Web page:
I was an American Studies major as an undergraduate. It was possibly the broadest major I could have chosen at a liberal arts school. And I LOVED it. I loved reading history and sociology and literature and politics. I would do it again if I had it to do over. Except I would have double majored in sociology.
I knew even before high school that I was better at reading comprehension and writing, not as good in math and science. Remember those silly bubble tests they give you in grade school? I performed far better on the language components and got placed into advanced English courses. I continued to struggle with science and math – particularly math, for which I had tutors through most of high school. I eventually discovered that I was pretty good with applied math, such as statistics and accounting, but my reading and writing were still stronger. Someone recently suggested that I just didn’t have the right teachers to get through to me, but I’m not so sure it would have made a difference.
Based on my interests and academic performance, a liberal arts college made sense. Yes, there were science and math majors there, but they were outnumbered by the English and history and American Studies majors, so I fit right in. There were no engineering, health or business majors. It was only when I went home or to the bank I sometimes worked at, that I got blank stares or sometimes sarcastic comments about my degree. Being first-generation college, my parents didn’t know what to make of my major. My father asked who on earth was going to pay me to read books and write essays. People at the bank rolled their eyes and assumed I’d be a history teacher (not once in my life have I ever wanted to be a history teacher).
What did I intend to do with that American Studies degree? I didn’t. I picked the classes and major that I liked most and went with it. Not necessarily the most practical of options, but 15 years later, I still don’t regret it. Based on my experience with several campus programs conducting research with faculty members, a staff member in my school’s Career Center helped me identify the research and consulting firm where I ended up working right out of college. And dad said no one would pay me to read and write!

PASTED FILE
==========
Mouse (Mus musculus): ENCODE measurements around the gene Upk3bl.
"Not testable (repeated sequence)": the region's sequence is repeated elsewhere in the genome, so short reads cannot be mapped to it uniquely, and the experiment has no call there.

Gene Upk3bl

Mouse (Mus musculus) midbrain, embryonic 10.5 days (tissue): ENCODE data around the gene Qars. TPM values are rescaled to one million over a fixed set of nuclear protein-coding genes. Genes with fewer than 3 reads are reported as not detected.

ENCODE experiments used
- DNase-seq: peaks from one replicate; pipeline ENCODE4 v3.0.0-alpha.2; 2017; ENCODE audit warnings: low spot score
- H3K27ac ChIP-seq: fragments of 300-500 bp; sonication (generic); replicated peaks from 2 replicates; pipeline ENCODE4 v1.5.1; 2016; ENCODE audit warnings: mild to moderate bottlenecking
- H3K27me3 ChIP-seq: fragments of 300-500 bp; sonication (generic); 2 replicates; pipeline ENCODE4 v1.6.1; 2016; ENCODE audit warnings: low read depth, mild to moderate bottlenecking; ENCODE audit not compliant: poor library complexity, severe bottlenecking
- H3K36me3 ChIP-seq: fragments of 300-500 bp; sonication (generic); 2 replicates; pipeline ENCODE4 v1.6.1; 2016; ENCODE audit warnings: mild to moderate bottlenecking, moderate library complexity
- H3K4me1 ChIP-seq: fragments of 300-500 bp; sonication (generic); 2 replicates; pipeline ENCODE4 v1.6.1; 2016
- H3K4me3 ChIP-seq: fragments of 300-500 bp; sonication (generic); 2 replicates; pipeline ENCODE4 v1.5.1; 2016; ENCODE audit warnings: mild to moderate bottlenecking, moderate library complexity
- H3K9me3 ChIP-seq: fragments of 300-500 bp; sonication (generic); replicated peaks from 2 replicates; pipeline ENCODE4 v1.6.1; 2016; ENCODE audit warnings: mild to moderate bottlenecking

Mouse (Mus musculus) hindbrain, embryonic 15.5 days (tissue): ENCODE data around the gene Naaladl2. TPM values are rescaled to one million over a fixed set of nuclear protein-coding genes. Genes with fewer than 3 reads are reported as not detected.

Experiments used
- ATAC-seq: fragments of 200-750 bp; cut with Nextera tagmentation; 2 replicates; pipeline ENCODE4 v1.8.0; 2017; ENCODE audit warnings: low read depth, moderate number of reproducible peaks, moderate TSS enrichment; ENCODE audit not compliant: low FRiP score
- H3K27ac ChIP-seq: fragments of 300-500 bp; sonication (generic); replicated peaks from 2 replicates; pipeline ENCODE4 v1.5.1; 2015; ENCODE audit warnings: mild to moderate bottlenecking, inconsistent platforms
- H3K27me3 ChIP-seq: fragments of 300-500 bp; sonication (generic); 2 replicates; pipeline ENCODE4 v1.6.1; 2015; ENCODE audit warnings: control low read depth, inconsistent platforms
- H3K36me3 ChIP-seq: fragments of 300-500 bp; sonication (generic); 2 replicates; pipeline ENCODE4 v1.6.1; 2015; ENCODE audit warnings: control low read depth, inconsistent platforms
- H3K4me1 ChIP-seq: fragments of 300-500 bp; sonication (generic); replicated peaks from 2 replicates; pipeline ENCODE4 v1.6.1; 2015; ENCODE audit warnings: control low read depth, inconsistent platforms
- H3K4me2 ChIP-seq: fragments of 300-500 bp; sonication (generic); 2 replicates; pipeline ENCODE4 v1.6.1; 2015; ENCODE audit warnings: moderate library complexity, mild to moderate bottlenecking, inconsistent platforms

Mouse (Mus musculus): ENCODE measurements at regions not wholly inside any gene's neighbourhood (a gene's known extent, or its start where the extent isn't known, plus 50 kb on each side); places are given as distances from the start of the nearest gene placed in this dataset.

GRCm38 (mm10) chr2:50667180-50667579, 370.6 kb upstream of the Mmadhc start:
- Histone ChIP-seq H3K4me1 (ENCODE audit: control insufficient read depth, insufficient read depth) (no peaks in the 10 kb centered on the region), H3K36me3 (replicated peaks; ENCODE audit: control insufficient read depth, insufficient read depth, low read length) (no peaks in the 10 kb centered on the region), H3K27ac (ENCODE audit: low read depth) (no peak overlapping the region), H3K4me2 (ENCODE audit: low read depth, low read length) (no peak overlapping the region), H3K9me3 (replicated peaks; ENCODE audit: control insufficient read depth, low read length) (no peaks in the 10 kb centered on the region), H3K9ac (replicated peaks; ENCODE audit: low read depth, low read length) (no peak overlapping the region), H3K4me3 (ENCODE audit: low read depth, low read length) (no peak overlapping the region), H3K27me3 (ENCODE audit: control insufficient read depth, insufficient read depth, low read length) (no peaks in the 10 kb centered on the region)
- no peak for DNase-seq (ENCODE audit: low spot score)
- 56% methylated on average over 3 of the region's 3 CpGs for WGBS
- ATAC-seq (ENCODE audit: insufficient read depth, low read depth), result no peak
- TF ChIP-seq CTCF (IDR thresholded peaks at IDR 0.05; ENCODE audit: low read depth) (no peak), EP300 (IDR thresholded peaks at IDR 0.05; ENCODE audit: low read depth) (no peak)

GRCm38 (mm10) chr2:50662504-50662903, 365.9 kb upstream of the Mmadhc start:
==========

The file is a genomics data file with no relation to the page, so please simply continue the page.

I’m not suggesting everyone should be a liberal arts major. A college degree is a significant investment, and it would be foolish to ignore practical implications when choosing a major or career. College is far more expensive now than when I went. But practically speaking, we also can’t all be engineers or doctors, or other “obvious” jobs people think of when they think stability, prestige and high income. Not everyone has the skills or drive to succeed in those positions. I know I don’t, and I can either spend my life feeling like I’m somehow not good enough, or I can get over it and take satisfaction in career opportunities that actually fit me.
And for those wondering what an American Studies degree has to do with being a career
counselor, I use two of the core skills I learned in school – researching and analyzing information – every day.
In the words of Dr. Seuss: “Today you are you, that is truer than true. There is no one alive who is youer than you.”
Tina Mello is Associate Director of University Career Services, and has worked at Northeastern for over 10 years. Nicknamed the “information guru” by other members of the staff, she loves to research and read about various job/career/education topics. For more career advice, follow her on twitter @CareerCoachTina.